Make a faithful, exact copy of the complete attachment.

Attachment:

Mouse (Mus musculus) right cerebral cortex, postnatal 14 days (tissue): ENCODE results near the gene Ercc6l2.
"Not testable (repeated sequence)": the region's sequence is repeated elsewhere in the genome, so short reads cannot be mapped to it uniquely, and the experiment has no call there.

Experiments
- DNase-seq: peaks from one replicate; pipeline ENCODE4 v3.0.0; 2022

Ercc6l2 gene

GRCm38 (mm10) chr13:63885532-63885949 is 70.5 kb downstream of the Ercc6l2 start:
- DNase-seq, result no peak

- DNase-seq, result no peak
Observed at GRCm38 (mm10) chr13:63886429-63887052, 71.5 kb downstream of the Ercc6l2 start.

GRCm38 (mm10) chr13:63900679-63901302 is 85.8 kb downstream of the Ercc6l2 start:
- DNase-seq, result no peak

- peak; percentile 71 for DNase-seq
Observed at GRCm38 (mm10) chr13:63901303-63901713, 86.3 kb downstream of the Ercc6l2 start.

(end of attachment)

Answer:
Mouse (Mus musculus) right cerebral cortex, postnatal 14 days (tissue): ENCODE results near the gene Ercc6l2.
"Not testable (repeated sequence)": the region's sequence is repeated elsewhere in the genome, so short reads cannot be mapped to it uniquely, and the experiment has no call there.

Experiments
- DNase-seq: peaks from one replicate; pipeline ENCODE4 v3.0.0; 2022

Ercc6l2 gene

GRCm38 (mm10) chr13:63885532-63885949 is 70.5 kb downstream of the Ercc6l2 start:
- DNase-seq, result no peak

- DNase-seq, result no peak
Observed at GRCm38 (mm10) chr13:63886429-63887052, 71.5 kb downstream of the Ercc6l2 start.

GRCm38 (mm10) chr13:63900679-63901302 is 85.8 kb downstream of the Ercc6l2 start:
- DNase-seq, result no peak

- peak; percentile 71 for DNase-seq
Observed at GRCm38 (mm10) chr13:63901303-63901713, 86.3 kb downstream of the Ercc6l2 start.